Michael Brasier – Like Nothing Ever Happened

Like Nothing Ever Happened

 

Brad had to drop everything to fit her dating schedule. He bandaged his wrist, fought against the needle sharp rain out back, and tossed the first-aid kit in the dumpster. In twenty minutes, Janine would be dropping Sarah off again on a Thursday, a day he normally wouldn’t have her, so she could meet Kyle, and the place had to be spotless, like nothing ever happened.
White hairs had begun to sprout in the midst of his scruff. He didn’t like the reflection he saw in the bathroom mirror. His eyes were sunken, his hair, unkempt. But it wasn’t his appearance that bothered him. He just didn’t recognize the man staring back.
He placed a bible next to the lamp, more a decoration than a set of spiritual guidelines. As his old man used to say, “As long as you live under my roof, you abide by God’s rules.” He sat on his mattress, picked up the razor he cut his wrist with and tossed it in the trash bin. It was the third time in two months, but the scars left behind were barely visible.
His marriage to Janine had given him his only daughter Sarah. His friends and co-workers at St. John’s helped her through the birth, and then helped him through the divorce soon after. Unbeknownst to him, Janine never wanted a child, but claimed to have told him countless times. Why she endured the pregnancy for nine long months was beyond him. Brad opened the sock drawer and uncovered his old wedding ring, holding it as if were a clump of dried mud, susceptible to crumbling.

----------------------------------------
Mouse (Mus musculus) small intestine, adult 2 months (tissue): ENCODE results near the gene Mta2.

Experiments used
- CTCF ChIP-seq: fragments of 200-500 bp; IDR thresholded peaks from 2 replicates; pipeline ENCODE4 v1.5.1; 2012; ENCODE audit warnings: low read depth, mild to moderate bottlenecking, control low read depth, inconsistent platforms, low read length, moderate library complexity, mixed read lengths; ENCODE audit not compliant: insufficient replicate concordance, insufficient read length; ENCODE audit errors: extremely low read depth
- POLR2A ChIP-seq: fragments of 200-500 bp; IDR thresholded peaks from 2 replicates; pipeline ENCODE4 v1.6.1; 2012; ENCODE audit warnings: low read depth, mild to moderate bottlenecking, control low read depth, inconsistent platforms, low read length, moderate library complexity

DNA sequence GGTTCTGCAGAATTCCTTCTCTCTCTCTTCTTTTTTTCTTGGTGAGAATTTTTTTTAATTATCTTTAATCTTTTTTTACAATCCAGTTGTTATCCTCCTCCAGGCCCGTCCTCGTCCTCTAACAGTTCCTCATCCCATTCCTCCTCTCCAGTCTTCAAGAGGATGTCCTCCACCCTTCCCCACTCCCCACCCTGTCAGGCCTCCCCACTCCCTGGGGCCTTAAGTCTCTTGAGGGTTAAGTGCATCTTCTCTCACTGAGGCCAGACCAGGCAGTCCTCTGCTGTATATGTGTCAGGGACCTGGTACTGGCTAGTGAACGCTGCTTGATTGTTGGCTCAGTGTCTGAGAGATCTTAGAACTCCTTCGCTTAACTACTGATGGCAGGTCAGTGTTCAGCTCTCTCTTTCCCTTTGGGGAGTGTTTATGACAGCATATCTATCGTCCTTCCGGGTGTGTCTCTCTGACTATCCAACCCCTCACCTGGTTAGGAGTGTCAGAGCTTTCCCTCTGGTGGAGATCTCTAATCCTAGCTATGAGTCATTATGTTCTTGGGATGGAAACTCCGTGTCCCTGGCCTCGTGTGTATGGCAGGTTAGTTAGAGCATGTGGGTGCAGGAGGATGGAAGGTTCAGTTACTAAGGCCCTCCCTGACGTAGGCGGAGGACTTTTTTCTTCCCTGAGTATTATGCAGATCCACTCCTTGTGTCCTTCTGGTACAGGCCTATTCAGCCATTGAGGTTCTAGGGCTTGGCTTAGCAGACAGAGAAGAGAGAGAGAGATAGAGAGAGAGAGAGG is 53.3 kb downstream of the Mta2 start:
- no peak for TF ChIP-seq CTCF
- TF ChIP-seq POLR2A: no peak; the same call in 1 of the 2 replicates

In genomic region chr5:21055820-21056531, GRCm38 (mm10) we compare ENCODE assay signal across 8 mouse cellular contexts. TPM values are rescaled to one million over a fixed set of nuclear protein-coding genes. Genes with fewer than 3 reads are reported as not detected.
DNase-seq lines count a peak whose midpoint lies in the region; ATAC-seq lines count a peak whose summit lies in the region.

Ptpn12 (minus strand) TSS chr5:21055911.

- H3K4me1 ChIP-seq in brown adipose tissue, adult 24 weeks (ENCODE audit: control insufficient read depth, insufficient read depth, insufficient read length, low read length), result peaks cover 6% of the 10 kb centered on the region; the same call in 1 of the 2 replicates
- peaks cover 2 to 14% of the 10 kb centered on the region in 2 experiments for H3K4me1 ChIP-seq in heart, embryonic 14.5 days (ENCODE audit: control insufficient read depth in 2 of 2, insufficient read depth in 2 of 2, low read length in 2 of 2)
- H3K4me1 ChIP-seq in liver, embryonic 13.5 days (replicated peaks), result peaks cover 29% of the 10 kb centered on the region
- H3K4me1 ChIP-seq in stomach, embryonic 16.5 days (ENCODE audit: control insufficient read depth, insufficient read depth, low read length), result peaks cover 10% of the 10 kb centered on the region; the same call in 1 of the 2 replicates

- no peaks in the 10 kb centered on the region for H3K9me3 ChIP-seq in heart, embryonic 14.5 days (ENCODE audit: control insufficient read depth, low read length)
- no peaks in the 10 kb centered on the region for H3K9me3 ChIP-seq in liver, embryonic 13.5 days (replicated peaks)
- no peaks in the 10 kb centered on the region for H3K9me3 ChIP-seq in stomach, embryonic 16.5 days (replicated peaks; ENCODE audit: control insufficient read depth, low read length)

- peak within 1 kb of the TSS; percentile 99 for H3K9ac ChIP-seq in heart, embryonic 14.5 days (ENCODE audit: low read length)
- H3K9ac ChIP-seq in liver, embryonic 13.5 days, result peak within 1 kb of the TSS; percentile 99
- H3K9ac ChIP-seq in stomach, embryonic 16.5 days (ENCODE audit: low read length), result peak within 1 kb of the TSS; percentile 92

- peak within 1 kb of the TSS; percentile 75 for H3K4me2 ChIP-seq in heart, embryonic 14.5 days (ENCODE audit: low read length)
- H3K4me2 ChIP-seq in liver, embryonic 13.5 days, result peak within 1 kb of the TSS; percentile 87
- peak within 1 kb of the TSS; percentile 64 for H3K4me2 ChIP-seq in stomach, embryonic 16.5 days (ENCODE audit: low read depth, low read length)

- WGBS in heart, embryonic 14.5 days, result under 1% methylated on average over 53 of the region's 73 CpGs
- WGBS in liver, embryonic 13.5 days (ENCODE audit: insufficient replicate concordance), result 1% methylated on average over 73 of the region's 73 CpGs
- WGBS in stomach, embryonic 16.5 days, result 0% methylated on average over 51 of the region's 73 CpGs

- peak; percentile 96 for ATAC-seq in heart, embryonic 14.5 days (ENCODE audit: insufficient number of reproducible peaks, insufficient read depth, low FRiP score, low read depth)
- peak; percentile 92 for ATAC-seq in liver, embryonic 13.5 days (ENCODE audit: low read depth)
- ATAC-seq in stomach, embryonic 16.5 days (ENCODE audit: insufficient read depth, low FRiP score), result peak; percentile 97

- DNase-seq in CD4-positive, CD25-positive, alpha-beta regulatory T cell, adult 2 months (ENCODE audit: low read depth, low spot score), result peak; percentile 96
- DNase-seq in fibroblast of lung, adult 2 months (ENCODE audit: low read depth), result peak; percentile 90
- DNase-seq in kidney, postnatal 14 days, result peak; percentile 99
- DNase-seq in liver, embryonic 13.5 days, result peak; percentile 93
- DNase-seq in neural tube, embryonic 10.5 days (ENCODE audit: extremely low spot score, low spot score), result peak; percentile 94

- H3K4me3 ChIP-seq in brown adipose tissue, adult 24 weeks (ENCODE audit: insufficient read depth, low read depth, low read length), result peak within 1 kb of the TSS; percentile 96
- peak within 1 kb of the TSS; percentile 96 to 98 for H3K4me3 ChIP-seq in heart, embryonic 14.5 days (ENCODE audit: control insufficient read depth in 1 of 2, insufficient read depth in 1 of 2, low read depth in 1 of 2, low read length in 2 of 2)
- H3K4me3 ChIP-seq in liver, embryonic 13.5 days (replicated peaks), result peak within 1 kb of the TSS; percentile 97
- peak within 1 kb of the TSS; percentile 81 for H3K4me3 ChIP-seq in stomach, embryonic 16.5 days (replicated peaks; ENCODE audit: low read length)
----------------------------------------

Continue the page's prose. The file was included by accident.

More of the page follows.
On the headboard he kept a picture of Sarah from her first day of school. According to Janine, she’d be wearing her new Hello Kitty backpack today and really wanted to show it to him. Janine purchased whatever Sarah wanted, but only if it shut her up long enough to give her and her flavor-of-the-week time alone. His daughter loved showing him her toys. Even though he didn’t have a lot of money, he looked forward to giving her all the attention she deserved.
Pacing through the house, he was reminded how bare bones it was. One bedroom and bathroom, gray walls, a TV, couch, fold-out lawn chair, and Sarah’s duct taped bean bag. Brad worked to survive on his own after Janine won the settlement in the divorce, and she felt such pity for his sudden job loss that she agreed to allow him weekend visits. When Sarah had crawled across his floor for the first time, he realized how rich he actually was. He set out Capri Sun drinks and a bag of cheese curls for her arrival.
Janine’s SUV squealed out front, and his phone buzzed. He answered, and she started with,“I promised Sarah you’d take her to the movies this weekend so you know.” He said, “I can barely afford gas for that piece of shit Pontiac out in the driveway.”

“You have a job,” she said. “You should be saving for these occasions.”

He said, “I don’t have the job I used to.” He almost blamed her for losing his job at the hospital, and now he’d have to let his daughter down. Janine loved playing him for the bad guy.
“Kyle’s taking me to Branson,” she said. “We’ve got reservations at the new bed and breakfast and tickets to the Branson Belle.”
He hung up, and moments later, he heard footsteps pitter-patter on the wet sidewalk. Brad quickly slipped into his a long sleeve shirt and went to the living room.
The screen door swung open, and like nothing ever happened, Sarah was there.

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